UK's EV registrations almost triple as diesel sales tumble

Almost three times as many electric cars were registered in the UK this July than in July 2018, research from one of the nation's largest automotive trade associations has concluded.

The SMMT claims that there are currently 80 "alternatively fuelled" car lines on sale in the UK, including 21 fully electric models 

The SMMT claims that there are currently 80 "alternatively fuelled" car lines on sale in the UK, including 21 fully electric models 

The data, recorded by the Society of Motor Manufacturers and Traders (SMMT), shows that registrations of fully electric vehicles (EVs) were up 158% year-on-year, from 880 in July 2018 to 2,271 in July 2018.

Hybrid-electric vehicle registrations were also up by 34.2% within the same timeframe, while a whopping 331% increase in registrations was recorded for mild hybrid-electric vehicles with diesel capacity.

Plug-in hybrid electric vehicle (PHEV) registrations, however, were down 49.6% year-on-year. The decrease comes after the Department for Transport (DfT) altered its Plug-In Car Grant last Autumn, to reduce its grant for EV buyers by up to £1,000 per customer while removing some plug-in hybrid-electric models from the scheme altogether.

Nonetheless, SMMT claims that EVs accounted for a record proportion of overall UK car registrations last month, while new diesel car registrations were down by more than one-fifth (22.1%) year-on-year.

These trends come amid trying times for the UK’s car industry, with total July 2019 car registrations down 4.1% from the year prior. This drop off is being widely attributed – at least, in part – to Brexit, with automakers scrambling for reassurances that post-Brexit Britain will become a thriving hub for future product lines.

Commenting on the SMMT’s findings, the organisation’s chief executive Mike Hawes said that EVs are now on track to double their market share to 2.2% in 2020.

“Thanks to manufacturers’ investment in these new technologies over many years, these cars are coming to market in greater numbers than ever before,” Hawes said.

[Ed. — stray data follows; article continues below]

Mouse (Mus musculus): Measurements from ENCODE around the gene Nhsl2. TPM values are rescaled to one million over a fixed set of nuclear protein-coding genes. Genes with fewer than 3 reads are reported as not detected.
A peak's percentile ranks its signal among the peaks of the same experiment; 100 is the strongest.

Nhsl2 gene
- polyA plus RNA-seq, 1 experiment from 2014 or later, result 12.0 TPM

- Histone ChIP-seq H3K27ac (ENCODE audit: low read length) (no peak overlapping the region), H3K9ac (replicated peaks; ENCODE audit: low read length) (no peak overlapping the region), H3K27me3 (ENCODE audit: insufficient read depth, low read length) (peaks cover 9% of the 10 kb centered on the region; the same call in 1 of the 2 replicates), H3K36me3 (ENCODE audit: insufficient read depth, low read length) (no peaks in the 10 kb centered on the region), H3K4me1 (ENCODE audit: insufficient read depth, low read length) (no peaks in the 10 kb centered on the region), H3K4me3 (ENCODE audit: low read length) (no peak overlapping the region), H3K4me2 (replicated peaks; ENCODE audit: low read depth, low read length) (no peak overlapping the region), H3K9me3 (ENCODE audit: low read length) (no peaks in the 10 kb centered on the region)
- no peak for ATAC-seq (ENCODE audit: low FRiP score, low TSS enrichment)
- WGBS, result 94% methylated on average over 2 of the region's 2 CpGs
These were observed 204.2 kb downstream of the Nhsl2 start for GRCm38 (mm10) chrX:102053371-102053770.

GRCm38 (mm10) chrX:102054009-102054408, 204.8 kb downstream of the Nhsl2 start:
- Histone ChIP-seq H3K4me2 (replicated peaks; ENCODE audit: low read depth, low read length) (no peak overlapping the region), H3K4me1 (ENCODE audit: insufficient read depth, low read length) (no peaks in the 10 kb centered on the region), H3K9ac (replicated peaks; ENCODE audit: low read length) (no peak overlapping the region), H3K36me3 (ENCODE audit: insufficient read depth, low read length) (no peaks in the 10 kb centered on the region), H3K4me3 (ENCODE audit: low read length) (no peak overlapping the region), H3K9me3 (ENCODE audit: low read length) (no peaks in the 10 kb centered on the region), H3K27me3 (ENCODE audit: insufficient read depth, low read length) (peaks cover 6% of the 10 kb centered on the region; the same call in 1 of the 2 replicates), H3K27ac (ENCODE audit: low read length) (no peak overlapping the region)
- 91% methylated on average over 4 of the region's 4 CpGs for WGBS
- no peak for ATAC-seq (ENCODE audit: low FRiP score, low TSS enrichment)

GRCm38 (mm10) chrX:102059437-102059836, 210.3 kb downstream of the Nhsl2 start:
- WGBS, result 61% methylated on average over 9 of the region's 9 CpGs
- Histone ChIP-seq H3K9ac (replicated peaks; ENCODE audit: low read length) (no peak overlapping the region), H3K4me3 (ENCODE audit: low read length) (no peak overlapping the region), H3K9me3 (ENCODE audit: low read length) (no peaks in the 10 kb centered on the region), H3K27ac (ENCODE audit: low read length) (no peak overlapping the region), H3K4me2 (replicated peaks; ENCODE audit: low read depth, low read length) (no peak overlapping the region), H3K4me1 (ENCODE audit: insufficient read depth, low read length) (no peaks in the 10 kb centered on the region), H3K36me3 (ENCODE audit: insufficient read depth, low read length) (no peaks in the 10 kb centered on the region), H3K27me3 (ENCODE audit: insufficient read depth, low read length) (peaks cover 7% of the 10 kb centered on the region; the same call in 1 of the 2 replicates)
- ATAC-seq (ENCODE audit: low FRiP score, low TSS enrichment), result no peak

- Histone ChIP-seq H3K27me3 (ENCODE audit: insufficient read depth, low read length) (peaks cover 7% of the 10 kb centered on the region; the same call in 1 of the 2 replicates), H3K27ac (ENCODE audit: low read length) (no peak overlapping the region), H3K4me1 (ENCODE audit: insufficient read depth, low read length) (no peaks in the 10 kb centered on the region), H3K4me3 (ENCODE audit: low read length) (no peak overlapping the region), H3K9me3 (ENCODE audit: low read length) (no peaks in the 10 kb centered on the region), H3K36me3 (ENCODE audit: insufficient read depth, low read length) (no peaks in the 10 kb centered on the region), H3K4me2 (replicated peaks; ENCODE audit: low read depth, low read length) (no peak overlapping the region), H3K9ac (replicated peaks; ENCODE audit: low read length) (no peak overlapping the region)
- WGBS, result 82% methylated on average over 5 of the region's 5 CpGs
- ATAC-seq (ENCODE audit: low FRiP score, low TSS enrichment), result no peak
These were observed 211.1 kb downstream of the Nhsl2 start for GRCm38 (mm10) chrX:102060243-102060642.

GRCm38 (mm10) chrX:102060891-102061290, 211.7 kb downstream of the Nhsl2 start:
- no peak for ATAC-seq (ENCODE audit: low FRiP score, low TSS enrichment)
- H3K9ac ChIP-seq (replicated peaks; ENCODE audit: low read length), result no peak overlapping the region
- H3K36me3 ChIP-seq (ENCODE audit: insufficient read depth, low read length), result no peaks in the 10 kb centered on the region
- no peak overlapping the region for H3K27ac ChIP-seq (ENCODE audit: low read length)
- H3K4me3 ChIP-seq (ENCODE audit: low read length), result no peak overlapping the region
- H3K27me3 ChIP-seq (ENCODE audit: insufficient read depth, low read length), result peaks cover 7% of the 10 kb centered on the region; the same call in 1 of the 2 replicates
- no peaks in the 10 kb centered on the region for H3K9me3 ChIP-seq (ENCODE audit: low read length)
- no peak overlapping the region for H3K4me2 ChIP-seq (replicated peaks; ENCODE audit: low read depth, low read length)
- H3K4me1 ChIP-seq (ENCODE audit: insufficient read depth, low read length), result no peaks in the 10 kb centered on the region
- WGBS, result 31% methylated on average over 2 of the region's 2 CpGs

“If the UK is to meet its environmental ambitions, however, Government must create the right conditions to drive uptake, including long-term incentives and investment in infrastructure. The fastest way to address air quality concerns is through fleet renewal, so buyers need to be given the confidence to invest in the new, cleaner vehicles that best suit their driving needs, regardless of how they are powered.”

Driving towards net-zero?

Hawes is just one of many high-profile business figures to have urged the UK Government to do more in supporting businesses to decarbonise transport, after it enshrined a legally binding net-zero target for 2050 into law earlier this summer.

Transport it widely viewed as the Achilles heel of national decarbonisation efforts. It overtook the power industry as the most carbon-intense sector in 2016 and saw its emissions rise by 2% last year, with the main source of emissions deriving from the use of petrol and diesel.

In order to change this trajectory, the Committee on Climate Change (CCC) has recommended that the Government brings its 2040 ban on new petrol and diesel sales forward by at least eight years. Ministers had refused to move the date before net-zero was legislated and are yet to provide an update on whether their stance has changed.

The CCC has also criticised the Government’s existing strategy for decarbonising road transport and spurring the e-mobility revolution, called ‘Road to Zero’. The body has said that Ministers are failing to confirm financial support to domestic and business customers seeking to purchase electric vehicles (EVs) after 2020, invest into EV charging infrastructure and associated power system upgrades or require automakers to set long-term climate targets. Similarly, WWF’s head of climate and energy Gareth Redmond-King said that Road to Zero showed a “failure of climate leadership”.

Sarah George



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